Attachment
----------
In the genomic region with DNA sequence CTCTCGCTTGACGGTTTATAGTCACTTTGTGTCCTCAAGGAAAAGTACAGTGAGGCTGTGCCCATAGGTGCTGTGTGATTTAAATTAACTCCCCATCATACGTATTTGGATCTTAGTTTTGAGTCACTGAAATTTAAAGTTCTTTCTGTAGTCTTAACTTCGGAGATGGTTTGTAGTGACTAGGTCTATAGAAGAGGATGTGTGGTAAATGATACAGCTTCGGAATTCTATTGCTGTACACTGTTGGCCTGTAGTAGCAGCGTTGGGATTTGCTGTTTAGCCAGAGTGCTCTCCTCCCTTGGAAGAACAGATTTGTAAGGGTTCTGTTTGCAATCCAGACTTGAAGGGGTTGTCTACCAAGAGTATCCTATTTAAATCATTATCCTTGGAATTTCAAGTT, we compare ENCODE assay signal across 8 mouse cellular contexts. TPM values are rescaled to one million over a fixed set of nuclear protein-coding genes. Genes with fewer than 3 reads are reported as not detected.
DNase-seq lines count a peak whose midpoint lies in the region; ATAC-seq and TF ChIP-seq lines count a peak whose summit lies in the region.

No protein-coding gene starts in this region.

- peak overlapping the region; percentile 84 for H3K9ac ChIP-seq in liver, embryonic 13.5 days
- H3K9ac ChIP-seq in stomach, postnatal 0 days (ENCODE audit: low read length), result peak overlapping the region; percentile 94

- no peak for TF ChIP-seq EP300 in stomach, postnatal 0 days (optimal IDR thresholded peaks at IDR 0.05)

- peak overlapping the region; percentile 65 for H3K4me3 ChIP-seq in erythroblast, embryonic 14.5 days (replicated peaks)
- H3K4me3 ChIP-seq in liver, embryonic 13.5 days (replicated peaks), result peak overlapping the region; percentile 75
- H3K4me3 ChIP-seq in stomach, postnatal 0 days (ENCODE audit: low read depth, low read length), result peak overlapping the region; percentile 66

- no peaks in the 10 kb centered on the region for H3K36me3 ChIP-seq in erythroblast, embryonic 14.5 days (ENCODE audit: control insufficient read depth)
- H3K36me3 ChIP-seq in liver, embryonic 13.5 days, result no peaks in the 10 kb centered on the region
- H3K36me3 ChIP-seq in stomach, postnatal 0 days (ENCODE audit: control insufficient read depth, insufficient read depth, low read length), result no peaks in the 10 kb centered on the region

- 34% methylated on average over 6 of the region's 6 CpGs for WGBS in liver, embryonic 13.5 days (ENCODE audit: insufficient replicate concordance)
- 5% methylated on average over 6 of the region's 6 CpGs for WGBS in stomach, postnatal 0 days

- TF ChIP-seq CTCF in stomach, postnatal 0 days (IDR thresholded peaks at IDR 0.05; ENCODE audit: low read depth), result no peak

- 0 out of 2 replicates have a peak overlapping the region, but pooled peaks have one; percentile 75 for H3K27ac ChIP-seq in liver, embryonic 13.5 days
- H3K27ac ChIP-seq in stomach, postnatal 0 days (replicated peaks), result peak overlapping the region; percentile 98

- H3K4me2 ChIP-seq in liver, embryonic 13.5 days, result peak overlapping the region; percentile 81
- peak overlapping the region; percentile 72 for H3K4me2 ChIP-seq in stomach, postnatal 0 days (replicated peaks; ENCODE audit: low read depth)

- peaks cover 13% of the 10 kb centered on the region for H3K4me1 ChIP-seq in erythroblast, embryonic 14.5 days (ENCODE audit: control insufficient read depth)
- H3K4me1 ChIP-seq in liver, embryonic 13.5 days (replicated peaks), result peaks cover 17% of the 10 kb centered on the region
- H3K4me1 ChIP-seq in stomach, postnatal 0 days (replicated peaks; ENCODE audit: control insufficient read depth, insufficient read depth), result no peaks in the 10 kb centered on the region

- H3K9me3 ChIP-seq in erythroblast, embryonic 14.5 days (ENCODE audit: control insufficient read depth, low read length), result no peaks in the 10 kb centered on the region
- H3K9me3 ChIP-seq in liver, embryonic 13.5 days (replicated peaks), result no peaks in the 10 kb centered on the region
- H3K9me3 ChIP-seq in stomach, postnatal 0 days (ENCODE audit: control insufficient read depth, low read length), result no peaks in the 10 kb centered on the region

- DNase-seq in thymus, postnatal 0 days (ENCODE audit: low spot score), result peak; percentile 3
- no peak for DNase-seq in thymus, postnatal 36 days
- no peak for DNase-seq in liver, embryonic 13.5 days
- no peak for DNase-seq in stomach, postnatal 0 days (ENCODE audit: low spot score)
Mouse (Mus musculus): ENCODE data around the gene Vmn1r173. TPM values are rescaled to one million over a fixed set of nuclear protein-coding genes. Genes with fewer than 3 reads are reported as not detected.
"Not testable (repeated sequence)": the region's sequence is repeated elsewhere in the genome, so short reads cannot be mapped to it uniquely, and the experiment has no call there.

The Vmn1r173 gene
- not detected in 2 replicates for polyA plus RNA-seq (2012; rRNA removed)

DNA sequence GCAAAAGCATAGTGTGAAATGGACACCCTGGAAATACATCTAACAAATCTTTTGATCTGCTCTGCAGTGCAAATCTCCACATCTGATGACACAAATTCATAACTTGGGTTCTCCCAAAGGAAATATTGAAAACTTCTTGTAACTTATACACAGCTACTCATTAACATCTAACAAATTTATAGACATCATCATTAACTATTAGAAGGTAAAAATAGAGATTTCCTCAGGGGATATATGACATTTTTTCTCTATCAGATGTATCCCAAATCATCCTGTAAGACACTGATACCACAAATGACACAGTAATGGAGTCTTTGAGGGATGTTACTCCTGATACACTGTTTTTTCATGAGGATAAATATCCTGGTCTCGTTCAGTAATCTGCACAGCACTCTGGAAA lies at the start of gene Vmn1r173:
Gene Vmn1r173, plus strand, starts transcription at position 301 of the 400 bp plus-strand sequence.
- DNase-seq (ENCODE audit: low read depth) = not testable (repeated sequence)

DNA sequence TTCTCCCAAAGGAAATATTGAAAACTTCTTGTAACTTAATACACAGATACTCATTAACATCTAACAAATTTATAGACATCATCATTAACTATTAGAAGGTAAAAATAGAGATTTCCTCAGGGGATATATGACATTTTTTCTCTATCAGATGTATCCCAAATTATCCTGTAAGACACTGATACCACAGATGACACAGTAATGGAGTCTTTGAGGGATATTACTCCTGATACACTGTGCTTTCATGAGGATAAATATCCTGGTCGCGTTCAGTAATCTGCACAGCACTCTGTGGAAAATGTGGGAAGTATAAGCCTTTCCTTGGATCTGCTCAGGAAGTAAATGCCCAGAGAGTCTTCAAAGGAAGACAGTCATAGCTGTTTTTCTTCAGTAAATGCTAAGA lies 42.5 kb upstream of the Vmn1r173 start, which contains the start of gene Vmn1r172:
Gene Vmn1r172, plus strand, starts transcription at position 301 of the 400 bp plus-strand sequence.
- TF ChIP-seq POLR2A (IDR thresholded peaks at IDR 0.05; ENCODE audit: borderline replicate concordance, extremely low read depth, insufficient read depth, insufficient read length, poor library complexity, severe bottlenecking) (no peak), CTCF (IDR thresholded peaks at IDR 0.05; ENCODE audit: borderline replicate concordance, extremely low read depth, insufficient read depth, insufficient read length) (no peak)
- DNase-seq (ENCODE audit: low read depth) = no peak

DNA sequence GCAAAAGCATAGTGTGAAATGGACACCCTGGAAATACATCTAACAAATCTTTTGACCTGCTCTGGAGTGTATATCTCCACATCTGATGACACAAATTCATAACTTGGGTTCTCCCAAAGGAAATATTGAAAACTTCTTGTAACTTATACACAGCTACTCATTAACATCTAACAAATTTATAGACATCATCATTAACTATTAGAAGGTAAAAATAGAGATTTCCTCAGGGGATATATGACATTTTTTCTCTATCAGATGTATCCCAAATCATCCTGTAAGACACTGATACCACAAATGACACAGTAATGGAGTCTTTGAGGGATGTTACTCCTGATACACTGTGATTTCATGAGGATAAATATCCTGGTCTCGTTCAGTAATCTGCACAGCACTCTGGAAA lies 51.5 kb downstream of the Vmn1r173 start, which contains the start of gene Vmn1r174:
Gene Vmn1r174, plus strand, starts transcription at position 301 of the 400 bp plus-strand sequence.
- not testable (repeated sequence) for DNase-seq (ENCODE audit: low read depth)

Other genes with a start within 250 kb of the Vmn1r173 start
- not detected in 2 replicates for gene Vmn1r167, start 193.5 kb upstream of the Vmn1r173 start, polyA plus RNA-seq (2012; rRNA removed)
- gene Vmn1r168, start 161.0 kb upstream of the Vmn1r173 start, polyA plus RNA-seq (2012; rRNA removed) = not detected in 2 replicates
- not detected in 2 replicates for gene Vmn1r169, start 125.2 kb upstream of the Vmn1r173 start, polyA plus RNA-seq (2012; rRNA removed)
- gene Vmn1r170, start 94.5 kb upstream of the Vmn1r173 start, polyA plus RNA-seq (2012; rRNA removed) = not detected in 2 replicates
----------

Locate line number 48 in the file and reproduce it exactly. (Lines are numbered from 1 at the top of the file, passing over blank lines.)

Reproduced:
- gene Vmn1r170, start 94.5 kb upstream of the Vmn1r173 start, polyA plus RNA-seq (2012; rRNA removed) = not detected in 2 replicates